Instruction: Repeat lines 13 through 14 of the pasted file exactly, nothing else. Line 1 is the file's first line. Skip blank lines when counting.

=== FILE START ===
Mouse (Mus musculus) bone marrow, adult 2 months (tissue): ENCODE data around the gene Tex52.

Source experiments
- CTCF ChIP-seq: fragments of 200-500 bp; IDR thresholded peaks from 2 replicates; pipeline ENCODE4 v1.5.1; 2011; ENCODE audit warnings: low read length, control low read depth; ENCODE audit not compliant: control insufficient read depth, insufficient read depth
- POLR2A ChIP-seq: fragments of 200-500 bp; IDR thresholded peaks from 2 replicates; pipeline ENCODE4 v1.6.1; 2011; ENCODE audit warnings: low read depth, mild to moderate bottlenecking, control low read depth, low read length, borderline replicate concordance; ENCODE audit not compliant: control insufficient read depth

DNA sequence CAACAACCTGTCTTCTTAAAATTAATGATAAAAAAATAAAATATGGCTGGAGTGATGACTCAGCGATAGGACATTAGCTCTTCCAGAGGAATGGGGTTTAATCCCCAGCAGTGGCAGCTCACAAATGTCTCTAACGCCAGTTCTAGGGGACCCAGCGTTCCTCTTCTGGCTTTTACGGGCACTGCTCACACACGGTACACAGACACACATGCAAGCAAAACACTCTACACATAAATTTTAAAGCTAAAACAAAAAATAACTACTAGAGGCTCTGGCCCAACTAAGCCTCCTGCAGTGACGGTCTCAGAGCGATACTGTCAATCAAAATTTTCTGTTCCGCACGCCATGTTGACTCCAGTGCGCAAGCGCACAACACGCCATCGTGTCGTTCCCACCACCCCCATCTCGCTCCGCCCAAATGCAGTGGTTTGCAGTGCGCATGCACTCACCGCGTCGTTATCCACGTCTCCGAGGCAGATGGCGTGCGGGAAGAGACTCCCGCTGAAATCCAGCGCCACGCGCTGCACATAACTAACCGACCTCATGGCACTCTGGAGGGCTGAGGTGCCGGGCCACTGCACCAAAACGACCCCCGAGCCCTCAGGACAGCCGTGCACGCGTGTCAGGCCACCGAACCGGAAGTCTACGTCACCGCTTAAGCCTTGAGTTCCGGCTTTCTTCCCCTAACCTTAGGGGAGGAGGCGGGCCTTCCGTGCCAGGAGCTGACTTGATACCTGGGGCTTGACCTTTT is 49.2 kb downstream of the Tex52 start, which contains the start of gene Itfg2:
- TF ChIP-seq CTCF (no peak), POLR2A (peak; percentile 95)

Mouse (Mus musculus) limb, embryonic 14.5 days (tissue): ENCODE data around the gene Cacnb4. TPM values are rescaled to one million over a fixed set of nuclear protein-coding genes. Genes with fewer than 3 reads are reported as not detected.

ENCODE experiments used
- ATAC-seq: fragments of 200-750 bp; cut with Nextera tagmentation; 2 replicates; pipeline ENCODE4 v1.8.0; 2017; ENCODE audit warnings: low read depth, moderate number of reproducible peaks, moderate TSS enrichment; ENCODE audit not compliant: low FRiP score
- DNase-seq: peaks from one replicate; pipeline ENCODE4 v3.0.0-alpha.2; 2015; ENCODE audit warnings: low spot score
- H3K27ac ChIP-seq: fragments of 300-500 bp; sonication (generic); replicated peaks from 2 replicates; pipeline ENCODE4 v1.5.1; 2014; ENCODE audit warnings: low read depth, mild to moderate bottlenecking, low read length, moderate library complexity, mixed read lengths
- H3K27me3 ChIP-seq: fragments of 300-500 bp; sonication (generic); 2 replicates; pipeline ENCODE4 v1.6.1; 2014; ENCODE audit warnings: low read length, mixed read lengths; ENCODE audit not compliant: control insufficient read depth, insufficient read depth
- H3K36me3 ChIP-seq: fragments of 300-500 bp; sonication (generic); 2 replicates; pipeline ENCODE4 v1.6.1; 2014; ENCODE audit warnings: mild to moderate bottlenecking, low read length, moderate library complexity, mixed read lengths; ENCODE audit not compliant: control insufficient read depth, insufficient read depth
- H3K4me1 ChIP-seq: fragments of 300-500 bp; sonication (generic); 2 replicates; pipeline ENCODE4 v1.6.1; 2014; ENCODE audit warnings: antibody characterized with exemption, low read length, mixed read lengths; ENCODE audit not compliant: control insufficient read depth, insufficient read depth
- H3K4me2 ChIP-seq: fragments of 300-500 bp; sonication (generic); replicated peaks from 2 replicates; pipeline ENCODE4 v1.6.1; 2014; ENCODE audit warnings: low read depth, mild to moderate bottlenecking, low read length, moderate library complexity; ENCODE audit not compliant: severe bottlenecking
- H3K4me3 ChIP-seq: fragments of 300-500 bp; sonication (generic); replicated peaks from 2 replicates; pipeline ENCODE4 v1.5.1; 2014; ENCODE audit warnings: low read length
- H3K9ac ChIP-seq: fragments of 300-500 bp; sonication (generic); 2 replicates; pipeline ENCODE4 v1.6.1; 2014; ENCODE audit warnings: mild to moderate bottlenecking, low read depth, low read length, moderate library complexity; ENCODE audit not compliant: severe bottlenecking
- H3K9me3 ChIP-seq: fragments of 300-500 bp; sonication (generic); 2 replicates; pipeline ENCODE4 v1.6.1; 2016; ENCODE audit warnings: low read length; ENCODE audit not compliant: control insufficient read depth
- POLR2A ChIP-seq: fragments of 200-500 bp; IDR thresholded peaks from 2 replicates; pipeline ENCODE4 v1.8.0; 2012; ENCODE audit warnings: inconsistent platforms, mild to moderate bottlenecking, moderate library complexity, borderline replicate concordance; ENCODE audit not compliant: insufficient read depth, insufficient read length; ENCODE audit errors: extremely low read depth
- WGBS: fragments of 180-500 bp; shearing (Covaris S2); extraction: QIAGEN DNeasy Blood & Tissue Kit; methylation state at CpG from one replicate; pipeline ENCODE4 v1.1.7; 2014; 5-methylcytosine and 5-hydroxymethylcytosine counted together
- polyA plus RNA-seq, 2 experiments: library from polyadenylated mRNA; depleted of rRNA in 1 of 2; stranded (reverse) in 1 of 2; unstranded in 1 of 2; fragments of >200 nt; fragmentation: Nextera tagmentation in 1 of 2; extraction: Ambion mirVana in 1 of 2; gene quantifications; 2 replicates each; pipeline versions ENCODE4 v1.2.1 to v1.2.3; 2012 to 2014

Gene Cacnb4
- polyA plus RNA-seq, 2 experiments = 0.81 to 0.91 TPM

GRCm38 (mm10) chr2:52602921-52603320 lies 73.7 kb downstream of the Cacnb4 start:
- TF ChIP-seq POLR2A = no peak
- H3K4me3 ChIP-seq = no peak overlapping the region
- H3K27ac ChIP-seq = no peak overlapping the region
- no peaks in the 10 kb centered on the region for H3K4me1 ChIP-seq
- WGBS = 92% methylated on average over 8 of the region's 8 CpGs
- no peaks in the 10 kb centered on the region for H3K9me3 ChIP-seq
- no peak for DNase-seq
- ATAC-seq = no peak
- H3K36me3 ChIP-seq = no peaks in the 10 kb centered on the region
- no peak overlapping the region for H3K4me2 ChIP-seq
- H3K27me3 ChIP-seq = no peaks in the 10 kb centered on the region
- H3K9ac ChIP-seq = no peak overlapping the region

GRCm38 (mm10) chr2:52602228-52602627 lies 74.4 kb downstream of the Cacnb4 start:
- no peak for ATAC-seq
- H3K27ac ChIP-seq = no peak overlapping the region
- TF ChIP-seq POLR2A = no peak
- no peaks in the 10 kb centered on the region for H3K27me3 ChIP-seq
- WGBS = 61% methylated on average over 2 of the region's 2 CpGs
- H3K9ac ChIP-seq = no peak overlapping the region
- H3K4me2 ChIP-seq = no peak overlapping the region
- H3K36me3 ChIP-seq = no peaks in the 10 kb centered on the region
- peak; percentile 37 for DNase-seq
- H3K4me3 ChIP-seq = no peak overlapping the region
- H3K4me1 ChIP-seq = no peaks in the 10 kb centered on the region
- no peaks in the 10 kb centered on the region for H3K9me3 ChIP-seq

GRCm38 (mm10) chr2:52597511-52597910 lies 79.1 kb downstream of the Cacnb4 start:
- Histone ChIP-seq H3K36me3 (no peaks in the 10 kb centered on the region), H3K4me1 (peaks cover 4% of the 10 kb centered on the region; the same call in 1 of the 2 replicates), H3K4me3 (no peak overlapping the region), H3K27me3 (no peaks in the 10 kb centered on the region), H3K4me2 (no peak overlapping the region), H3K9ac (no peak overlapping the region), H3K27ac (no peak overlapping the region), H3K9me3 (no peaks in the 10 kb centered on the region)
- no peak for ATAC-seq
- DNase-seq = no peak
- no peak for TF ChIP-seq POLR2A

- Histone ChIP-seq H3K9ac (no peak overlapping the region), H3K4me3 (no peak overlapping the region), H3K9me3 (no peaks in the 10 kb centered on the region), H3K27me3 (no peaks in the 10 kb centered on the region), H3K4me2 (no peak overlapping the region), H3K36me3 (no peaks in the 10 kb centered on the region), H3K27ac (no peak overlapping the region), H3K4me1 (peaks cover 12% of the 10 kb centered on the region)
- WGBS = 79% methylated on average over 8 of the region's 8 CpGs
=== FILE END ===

- H3K36me3 ChIP-seq: fragments of 300-500 bp; sonication (generic); 2 replicates; pipeline ENCODE4 v1.6.1; 2014; ENCODE audit warnings: mild to moderate bottlenecking, low read length, moderate library complexity, mixed read lengths; ENCODE audit not compliant: control insufficient read depth, insufficient read depth
- H3K4me1 ChIP-seq: fragments of 300-500 bp; sonication (generic); 2 replicates; pipeline ENCODE4 v1.6.1; 2014; ENCODE audit warnings: antibody characterized with exemption, low read length, mixed read lengths; ENCODE audit not compliant: control insufficient read depth, insufficient read depth